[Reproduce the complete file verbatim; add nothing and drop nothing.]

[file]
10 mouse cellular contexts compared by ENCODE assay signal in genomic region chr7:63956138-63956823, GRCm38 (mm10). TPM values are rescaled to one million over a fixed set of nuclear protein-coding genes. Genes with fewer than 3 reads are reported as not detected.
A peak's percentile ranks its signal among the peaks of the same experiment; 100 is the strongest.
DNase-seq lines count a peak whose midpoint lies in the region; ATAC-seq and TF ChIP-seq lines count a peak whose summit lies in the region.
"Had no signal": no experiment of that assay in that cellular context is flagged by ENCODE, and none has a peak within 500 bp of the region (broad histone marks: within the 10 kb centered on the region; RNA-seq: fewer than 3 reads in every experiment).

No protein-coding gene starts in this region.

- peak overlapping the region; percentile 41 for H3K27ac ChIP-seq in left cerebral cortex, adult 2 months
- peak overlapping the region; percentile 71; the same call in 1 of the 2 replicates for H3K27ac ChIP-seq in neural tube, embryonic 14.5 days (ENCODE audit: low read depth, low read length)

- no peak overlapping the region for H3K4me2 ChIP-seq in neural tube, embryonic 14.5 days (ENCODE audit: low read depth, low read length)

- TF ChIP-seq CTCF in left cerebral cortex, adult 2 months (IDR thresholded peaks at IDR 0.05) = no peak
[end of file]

10 mouse cellular contexts compared by ENCODE assay signal in genomic region chr7:63956138-63956823, GRCm38 (mm10). TPM values are rescaled to one million over a fixed set of nuclear protein-coding genes. Genes with fewer than 3 reads are reported as not detected.
A peak's percentile ranks its signal among the peaks of the same experiment; 100 is the strongest.
DNase-seq lines count a peak whose midpoint lies in the region; ATAC-seq and TF ChIP-seq lines count a peak whose summit lies in the region.
"Had no signal": no experiment of that assay in that cellular context is flagged by ENCODE, and none has a peak within 500 bp of the region (broad histone marks: within the 10 kb centered on the region; RNA-seq: fewer than 3 reads in every experiment).

No protein-coding gene starts in this region.

- peak overlapping the region; percentile 41 for H3K27ac ChIP-seq in left cerebral cortex, adult 2 months
- peak overlapping the region; percentile 71; the same call in 1 of the 2 replicates for H3K27ac ChIP-seq in neural tube, embryonic 14.5 days (ENCODE audit: low read depth, low read length)

- no peak overlapping the region for H3K4me2 ChIP-seq in neural tube, embryonic 14.5 days (ENCODE audit: low read depth, low read length)

- TF ChIP-seq CTCF in left cerebral cortex, adult 2 months (IDR thresholded peaks at IDR 0.05) = no peak